Even in an NRG exhibit hall packed with thousands of dogs Saturday, one bark in particular stood out. There was a high-pitched, almost piercing frequency to it, the sounds continuing in rapid succession as if demanding attention.
My heart skipped a beat. I started walking faster, thankful that I wore Toms instead of unpredictable flip flops that might slip at any moment.
I rounded the corner and, through the throng of people walking dogs of all shapes, sizes and breeds, I locked gaze with those black marble eyes that always make my heart melt.
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My obsession with West Highland Terriers, commonly referred to as Westies, started when I was about six. I read a book starring these majestic and stocky white terriers and fell absolutely in love.
No one in my family can remember the name of the book. But when I finally adopted my first Westie at age 25, everyone recalled the moment I declared my undying love for the sweet and stubborn breed.
The annual dog show, which started Wednesday and ends Sunday, involves around 40,000 spectators and canine participants. I knew that covering it would bring a day of endlessly ogling beautiful puppies while htye were being trimmed, brushed and painted in preparation to be judged for their looks and flawless builds. I was even excited to watch puppies compete in extreme Frisbee challenges and canine musical freestyle.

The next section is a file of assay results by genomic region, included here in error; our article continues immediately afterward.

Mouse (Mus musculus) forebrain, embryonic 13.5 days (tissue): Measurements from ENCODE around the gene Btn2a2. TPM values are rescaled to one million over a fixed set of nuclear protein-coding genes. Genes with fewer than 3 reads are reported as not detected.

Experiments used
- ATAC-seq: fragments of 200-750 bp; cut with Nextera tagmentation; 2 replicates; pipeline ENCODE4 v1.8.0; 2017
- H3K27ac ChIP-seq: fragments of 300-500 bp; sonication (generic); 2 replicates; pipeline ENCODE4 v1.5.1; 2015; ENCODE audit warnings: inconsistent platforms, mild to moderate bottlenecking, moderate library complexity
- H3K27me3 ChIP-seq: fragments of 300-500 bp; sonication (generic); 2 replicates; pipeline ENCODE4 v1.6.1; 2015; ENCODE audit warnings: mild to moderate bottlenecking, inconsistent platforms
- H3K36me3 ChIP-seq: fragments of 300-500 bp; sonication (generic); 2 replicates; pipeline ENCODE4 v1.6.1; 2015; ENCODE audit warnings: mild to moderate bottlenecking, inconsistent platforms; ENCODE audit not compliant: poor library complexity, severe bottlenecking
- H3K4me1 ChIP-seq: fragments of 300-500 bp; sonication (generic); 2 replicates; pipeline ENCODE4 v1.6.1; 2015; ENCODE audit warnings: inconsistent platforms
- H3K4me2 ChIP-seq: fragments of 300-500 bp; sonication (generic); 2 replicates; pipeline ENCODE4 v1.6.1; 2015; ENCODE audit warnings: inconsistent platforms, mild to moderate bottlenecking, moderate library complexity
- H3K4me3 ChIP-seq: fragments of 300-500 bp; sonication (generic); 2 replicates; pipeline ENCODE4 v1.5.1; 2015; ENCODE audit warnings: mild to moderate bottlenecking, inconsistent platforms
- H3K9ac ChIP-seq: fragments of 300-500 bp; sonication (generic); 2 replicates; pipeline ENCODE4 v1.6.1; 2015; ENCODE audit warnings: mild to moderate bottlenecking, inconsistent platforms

But I was not prepared for row upon row of dog rescue booths, each one boasting cuter pups than the last. And they could all be yours with a few flicks of a pen across a couple pieces of paper.
I can resist the shih tzus, with their button noses and floppy ears. I can resist the beagles, with their stubby legs and constantly wagging tails. I can even hold it together (though barely) when I see the French bulldogs, with their squished-in faces and pointy ears.
But I”m hopeless when it comes to Westies. Photos of my little guy, Moby, line the wall of my office cubicle. I have artwork, purses, tins and even a clock that are Westie themed. Even my phone’s screensaver, a space usually reserved for significant others, boasts a picture of my adorable Mo.
So at the show, I feel almost guilty when I lock eyes with Zach, a wonderful Westie up for adoption.
I wonder: Am I cheating on my little man?
I can’t help myself. I bend down to his open-topped enclosure, stick my fingers thorugh the metal slats.
Zach puts his pows on the gates, his tail waggling and his rough tongue licking my finger.
Take me home, he’s saying. My chest tightens.
“Do you want to take him out and play with him?” a volunteer asks.
I hesitate. I check my phone. I see Moby smiling out at me.
“I can’t,” I say, flashing the photo on my phone and tearing my eyes away from Zach. “Can I volunteer instead?”
Alex Stuckey usually covers NASA, science and the environment for the Chronicle.
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